IN THE MATTER OF CONSIDERATION BY THE NATIONAL ASSEMBLY OF THE LAND REGISTRATION (AMENDMENT) BILL, 2020
The former British Prime Minister Margaret Thatcher once said (in reference to her eponymous economic and political ideals, Thatcherism) that:-
“One of the great debates of our time is about how much of your money should be spent by the State and how much you should keep to spend on your family. Let us never forget this fundamental truth: the State has no source of money other than money which people earn themselves. If the State wishes to spend more it can do so only by borrowing your savings or by taxing you more. It is no good thinking that someone else will pay—that “someone else” is you. There is no such thing as public money; there is only taxpayers’ money. Prosperity will not come by inventing more and more lavish public expenditure programmes. You do not grow richer by ordering another cheque-book from the Bank. No nation ever grew more prosperous by taxing its citizens beyond their capacity to pay. We have a duty to make sure that every penny piece we raise in taxation is spent wisely and well.”

Indeed, for any nation and any government, that duty to “spend every penny piece raised in taxation wisely and well always weighs heavy. This is especially the case in developing democracies such as ours, Kenya, which such duty has been and is notoriously elusive.

Recently, vide a bill dated 13th March, 2020 i.e. the Land Registration (Amendment) Bill, 2020 introduced by the leader of majority Hon. Adan Duale seeks to establish the office of the Complaints Receiver within the Ministry of Lands.

The Bill is problematic in two ways. First, the Bill will occasion unnecessary and further taxation on the already burdened tax payer and secondly, there is need to leverage on cooperation considering there exists other bodies capable of performing the role contemplated by the Bill with minimal cost to the tax payer. These two grounds which lays our grounds of opposition against the enactment of the Bill in its current form are as follows:-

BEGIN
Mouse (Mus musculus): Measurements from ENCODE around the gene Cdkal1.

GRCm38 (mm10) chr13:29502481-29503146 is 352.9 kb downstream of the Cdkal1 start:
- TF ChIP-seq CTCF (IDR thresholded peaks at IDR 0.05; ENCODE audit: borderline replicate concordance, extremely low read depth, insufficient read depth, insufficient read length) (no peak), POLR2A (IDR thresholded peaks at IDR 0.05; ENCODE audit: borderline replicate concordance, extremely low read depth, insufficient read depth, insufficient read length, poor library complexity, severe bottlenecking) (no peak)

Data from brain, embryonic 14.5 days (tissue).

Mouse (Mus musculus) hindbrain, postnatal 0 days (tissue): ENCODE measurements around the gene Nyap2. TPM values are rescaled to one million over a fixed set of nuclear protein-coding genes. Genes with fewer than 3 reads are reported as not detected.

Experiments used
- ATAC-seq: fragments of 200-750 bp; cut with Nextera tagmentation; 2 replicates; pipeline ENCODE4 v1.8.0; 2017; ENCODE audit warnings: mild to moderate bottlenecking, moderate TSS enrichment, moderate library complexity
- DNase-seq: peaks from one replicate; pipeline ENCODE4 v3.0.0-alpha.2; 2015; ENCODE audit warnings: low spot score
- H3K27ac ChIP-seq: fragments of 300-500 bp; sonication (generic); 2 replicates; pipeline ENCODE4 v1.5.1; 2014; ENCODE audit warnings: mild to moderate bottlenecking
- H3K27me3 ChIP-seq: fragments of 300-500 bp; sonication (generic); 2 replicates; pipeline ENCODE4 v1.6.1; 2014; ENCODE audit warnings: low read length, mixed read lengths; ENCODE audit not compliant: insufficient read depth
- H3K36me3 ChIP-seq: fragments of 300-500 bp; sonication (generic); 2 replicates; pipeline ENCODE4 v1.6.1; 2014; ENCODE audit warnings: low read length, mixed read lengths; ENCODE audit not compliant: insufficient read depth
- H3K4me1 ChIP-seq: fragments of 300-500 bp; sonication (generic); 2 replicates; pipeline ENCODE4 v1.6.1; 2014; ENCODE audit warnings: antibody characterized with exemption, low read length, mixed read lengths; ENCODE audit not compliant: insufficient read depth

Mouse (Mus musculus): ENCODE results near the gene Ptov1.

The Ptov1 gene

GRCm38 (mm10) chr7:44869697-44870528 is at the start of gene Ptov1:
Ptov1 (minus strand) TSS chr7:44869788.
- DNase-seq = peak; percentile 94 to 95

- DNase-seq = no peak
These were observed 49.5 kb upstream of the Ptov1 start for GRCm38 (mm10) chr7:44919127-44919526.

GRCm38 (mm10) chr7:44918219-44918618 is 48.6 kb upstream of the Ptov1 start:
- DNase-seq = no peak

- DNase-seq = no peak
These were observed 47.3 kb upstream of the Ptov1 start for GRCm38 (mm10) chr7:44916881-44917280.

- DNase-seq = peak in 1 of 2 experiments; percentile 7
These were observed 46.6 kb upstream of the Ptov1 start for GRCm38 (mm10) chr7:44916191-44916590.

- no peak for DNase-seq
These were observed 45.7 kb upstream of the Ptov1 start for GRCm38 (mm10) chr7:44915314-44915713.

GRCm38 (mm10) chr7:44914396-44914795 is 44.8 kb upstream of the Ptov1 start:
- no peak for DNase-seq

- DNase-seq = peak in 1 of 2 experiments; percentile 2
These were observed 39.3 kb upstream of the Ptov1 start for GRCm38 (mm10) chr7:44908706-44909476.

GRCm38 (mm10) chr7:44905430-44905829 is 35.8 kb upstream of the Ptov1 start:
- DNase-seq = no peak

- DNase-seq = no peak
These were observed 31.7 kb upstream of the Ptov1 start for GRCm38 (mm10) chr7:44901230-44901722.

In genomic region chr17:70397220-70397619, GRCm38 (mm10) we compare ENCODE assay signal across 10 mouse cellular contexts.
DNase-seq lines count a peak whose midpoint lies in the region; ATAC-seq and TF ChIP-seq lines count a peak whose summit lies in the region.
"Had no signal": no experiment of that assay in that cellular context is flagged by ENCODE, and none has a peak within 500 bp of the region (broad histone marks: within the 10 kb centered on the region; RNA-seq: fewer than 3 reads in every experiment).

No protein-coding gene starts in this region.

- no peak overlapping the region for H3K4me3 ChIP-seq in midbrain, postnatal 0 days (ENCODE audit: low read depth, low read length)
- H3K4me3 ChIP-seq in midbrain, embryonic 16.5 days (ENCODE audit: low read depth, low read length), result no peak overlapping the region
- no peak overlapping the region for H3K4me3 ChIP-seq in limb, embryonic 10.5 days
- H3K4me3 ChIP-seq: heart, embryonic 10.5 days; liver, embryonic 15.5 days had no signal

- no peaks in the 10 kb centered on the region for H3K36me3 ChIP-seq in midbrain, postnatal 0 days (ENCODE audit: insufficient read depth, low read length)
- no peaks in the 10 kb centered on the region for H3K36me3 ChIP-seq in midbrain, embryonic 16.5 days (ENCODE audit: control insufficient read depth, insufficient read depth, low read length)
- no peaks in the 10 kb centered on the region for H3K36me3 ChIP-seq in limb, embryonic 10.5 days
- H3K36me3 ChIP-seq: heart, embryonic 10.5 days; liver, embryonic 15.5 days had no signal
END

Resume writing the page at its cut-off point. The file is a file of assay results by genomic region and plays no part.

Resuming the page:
The Proposed Office of the Complaints Receiver is a Duplication of Roles due to the existence of another Office that can handle Complaints

The Bill seeks to establish the office of the Complaints Receiver within the Ministry of Lands. The proposed office is purely an administrative office for handling internal complaints after all mechanisms within the lands ministry have been exhausted. The powers of the Official Complaints Receiver are administrative and advisory and do not extend to inquiring into the merits of a decision complained. In essence, the recommendations are not binding and he has no concrete powers to enforce a decision made. It is a position for checks and balances and for processing complaints.

The existence of a constitutionally established and competent body is a ground for empowering that body as opposed to creating another layer of bureaucracy and further burdening the tax payer. The office of the Ombudsman (Commission on Administrative Justice) established pursuant to Article 59 (4) performs most of the functions contemplated under the amendment. The Commission is capable of subsuming and performing most of the functions contemplated to be performed by the Complaints Receiver.

The functions of the Commission on Administrative Justice are stipulated under Section 8 of the Commission on Administrative Justice Act, No. 23 of 2011. The mandate is two-fold, and extends to both national and county governments. The Ombudsman has the mandate of tackling maladministration and other administrative concerns in the public sector (including the Ministry of Lands). To achieve that, the commission is empowered to, investigate complaints of delay, abuse of power, unfair treatment, manifest injustice or discourtesy. The Commission also has the mandate of overseeing and enforcing the implementation of the Access to Information Act, No. 31 of 2016.

Need for Cooperation with the Ombudsman rather than Creation of another Layer of Bureaucracy